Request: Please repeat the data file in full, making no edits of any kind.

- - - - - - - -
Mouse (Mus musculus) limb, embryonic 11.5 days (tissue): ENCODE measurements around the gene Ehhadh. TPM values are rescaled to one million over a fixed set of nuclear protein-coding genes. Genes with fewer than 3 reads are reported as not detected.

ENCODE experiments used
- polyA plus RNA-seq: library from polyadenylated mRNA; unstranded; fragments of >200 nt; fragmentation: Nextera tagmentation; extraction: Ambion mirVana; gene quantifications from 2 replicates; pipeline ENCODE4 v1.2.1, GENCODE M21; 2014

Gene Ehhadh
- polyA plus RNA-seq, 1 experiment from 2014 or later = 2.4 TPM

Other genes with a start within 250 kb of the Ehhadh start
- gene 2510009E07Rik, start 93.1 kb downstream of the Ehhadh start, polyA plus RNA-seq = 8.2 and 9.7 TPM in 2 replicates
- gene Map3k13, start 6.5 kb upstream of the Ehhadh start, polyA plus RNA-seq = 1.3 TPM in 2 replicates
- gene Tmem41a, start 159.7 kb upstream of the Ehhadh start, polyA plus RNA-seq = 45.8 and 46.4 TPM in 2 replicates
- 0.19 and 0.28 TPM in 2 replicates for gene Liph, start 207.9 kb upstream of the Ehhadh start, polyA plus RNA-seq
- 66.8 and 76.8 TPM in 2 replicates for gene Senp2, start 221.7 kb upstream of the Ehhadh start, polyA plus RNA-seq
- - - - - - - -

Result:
Mouse (Mus musculus) limb, embryonic 11.5 days (tissue): ENCODE measurements around the gene Ehhadh. TPM values are rescaled to one million over a fixed set of nuclear protein-coding genes. Genes with fewer than 3 reads are reported as not detected.

ENCODE experiments used
- polyA plus RNA-seq: library from polyadenylated mRNA; unstranded; fragments of >200 nt; fragmentation: Nextera tagmentation; extraction: Ambion mirVana; gene quantifications from 2 replicates; pipeline ENCODE4 v1.2.1, GENCODE M21; 2014

Gene Ehhadh
- polyA plus RNA-seq, 1 experiment from 2014 or later = 2.4 TPM

Other genes with a start within 250 kb of the Ehhadh start
- gene 2510009E07Rik, start 93.1 kb downstream of the Ehhadh start, polyA plus RNA-seq = 8.2 and 9.7 TPM in 2 replicates
- gene Map3k13, start 6.5 kb upstream of the Ehhadh start, polyA plus RNA-seq = 1.3 TPM in 2 replicates
- gene Tmem41a, start 159.7 kb upstream of the Ehhadh start, polyA plus RNA-seq = 45.8 and 46.4 TPM in 2 replicates
- 0.19 and 0.28 TPM in 2 replicates for gene Liph, start 207.9 kb upstream of the Ehhadh start, polyA plus RNA-seq
- 66.8 and 76.8 TPM in 2 replicates for gene Senp2, start 221.7 kb upstream of the Ehhadh start, polyA plus RNA-seq